Procession of broken lives

I shift a little in the hard, plastic seat in a small waiting room, trying to find a part of my rear end that isn’t numb with sitting yet. Old Reader’s Digests are scattered on end tables, thumbed and dog-eared. The red paint of the chairs is scratched.

I’m waiting for a hearing involving serious felony charges, but the district attorney is late. Very late. My stomach gurgles and I realize its noon. The woman on the other side of thick glass heads out to lunch. The sun breaks through the clouds and slightly warms the room.

I wait.

And in the waiting I watch them come through, one by one. Ones like the 18-year-old mother who was charged with shoplifting $14 worth of items from Walmart. The men who caught her sat waiting for her, felt bad for her, were ready to let her plea down to a lesser charge. But after the first hour of waiting and they learned she had forgot the date and time, that’s why she wasn’t there, they were less forgiving.

And when she hurried in and I saw her face, anxious and freckled and round, she looked like a child more than a mother. Not at all a criminal. The edge of her jeans was muddy and torn, trodden on by the tennis shoes she wore. Her daughter was waiting in the car.

A scruffy-faced man popped in and out of the waiting room several times, finally approaching the counter. He was here to pick up his friend, is his hearing over yet?

Oh yes, over and done a while ago. They took him to jail. He had a warrant out.

The driver looked stunned when he walks out the door.

And all those minutes of waiting, the man I’d come to write about was sitting in that same room with me, a suit hanging loosely on his thin body. His eyes were red. The court documents I read gave his birthdate: he’s just a month older than I am.

The girl next to him kept his hand in her small, white one, rubbing her thumb back and forth across it. The other she kept on her womb, counting kicks.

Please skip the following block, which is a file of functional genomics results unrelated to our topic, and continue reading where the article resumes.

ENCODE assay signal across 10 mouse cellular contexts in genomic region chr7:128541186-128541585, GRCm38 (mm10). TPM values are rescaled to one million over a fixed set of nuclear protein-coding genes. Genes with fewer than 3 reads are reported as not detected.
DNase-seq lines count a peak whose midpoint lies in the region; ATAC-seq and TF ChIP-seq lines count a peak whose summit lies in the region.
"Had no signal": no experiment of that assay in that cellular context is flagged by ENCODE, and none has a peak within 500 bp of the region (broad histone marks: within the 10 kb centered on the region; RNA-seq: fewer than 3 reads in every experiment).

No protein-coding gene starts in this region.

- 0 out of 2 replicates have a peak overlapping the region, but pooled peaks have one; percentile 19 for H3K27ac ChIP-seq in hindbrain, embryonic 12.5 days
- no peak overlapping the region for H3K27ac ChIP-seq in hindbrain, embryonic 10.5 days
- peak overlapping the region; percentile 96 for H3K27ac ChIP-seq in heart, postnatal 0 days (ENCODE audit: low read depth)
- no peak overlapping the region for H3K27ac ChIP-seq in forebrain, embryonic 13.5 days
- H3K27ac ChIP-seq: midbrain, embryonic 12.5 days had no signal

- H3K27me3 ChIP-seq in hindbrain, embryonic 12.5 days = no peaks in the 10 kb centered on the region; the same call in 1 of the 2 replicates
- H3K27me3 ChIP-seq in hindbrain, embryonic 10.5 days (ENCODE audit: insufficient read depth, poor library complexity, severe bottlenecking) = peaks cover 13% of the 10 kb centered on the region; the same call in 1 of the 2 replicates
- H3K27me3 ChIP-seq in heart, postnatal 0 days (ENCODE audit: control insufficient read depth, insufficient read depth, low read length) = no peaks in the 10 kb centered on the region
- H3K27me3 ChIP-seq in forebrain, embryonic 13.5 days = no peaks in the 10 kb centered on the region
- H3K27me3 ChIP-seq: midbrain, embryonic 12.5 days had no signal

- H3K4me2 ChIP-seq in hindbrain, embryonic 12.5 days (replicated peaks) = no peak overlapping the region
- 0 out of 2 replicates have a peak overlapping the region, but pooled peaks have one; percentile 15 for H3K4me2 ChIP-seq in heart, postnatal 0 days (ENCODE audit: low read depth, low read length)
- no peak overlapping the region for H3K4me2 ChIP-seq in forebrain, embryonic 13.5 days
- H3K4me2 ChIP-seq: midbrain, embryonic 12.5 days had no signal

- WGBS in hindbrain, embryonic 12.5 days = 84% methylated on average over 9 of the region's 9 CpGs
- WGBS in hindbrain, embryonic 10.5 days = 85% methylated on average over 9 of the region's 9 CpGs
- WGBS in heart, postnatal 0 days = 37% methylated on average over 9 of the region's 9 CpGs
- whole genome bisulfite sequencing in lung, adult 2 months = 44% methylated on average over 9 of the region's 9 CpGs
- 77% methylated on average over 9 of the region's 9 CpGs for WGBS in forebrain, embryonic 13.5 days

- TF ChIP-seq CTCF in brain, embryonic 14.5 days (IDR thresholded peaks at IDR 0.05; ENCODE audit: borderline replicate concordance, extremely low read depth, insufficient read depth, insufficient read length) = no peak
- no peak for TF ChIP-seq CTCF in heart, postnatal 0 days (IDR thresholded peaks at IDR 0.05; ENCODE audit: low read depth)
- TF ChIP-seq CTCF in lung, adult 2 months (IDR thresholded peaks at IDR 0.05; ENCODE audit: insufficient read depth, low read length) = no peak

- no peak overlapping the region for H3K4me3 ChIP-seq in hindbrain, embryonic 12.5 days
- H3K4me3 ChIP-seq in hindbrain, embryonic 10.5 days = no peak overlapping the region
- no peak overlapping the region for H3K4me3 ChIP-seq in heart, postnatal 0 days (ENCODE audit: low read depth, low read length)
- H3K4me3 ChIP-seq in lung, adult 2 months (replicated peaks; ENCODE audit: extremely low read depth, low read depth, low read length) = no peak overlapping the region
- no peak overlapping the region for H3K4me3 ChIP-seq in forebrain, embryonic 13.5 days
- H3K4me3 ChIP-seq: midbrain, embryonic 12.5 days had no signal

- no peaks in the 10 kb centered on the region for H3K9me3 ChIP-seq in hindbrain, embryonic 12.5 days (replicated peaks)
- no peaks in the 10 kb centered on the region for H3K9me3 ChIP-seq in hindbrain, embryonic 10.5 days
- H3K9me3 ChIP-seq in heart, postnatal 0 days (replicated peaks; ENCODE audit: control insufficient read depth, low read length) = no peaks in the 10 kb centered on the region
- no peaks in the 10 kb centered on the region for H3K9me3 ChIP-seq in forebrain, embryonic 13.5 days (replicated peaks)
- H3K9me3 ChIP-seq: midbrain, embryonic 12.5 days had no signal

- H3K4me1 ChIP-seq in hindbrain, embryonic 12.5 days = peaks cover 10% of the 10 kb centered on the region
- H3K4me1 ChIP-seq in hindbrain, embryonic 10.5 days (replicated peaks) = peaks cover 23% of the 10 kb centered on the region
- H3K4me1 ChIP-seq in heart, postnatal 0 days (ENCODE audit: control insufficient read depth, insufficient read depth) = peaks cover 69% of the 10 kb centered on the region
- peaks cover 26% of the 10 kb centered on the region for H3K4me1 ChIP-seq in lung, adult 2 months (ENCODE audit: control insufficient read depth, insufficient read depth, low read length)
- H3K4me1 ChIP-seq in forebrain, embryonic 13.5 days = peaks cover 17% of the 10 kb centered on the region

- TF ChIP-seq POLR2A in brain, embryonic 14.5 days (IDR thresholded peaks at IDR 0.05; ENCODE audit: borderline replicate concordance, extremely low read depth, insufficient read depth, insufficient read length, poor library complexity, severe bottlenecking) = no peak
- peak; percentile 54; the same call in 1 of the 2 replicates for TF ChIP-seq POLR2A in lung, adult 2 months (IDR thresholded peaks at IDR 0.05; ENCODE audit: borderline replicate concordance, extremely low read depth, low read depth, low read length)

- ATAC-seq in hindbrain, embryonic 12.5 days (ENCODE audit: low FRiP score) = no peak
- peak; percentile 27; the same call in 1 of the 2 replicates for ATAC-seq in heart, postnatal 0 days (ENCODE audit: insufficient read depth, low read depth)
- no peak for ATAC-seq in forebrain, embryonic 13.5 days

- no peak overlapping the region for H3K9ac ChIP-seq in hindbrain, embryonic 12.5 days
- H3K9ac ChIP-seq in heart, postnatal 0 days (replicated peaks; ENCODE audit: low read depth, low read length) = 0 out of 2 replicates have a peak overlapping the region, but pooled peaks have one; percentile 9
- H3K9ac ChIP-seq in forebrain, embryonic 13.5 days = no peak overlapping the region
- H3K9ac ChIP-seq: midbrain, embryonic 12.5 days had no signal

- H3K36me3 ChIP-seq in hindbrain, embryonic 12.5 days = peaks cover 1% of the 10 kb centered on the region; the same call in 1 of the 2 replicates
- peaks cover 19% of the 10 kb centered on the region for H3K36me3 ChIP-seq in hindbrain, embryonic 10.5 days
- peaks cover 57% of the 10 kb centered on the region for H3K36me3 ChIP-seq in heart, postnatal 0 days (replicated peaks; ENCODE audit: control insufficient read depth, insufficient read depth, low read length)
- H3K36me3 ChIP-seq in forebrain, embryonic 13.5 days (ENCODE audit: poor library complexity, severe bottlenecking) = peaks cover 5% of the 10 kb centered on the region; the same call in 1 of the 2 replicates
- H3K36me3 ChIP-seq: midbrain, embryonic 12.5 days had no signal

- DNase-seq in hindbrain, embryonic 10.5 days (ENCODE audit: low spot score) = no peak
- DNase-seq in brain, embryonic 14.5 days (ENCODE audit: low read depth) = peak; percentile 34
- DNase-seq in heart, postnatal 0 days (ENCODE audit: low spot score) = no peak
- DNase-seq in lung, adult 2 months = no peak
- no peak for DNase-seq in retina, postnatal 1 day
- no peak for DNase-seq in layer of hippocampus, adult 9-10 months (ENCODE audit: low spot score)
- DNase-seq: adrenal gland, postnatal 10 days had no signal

And two seats down from him, a bearded man with a pronounced limp waited to testify against him, about how he caused the death of a friend and his own lasting injuries.

Two hours later and the court was called to order, and I settled into cracked faux-leather chairs and listened to lab reports and accident reports as a lower judge decided to send the charges on to trial. The young man didn’t move. The girl kept her eyes on him, hands against the life inside her. The witness’ hand shook beside me. He plucked at his sweatshirt.

And I take notes fast but my heart watches the girl and how she’s still standing by her man, and I wonder what chance the child she carries has.

And I wonder what chance the other broken lives had. Because it’s lives destroyed or falling apart that wander into that courtroom and take their seats on cracked faux-leather chairs.

And so many have just barely begun.



Filed under Notebook sketches

6 responses to “Procession of broken lives

  1. I’ve seen so many of these lives wonder across my path. Broken, it seems, from the start.

    There is grace and redemption, but it is hard fought and not easily found. Thank you for looking on them with compassion, and sharing their stories here.

  2. Waving hello …

    I found you through a mutual friend, Kelly Sauer. I saw the word “journalist” and had to come over, sit a spell, soak up your words. And my … what words you have.

    I’m a news journalist, too. Well, I used to be … but ink still runs through these veins. I now teach journalism at a small Christian college in northwest Iowa.

    A pleasure to meet you. I shall be back.

    – Jennifer Dukes Lee

  3. Really enjoy your writing. I’ll be reading faithfully.


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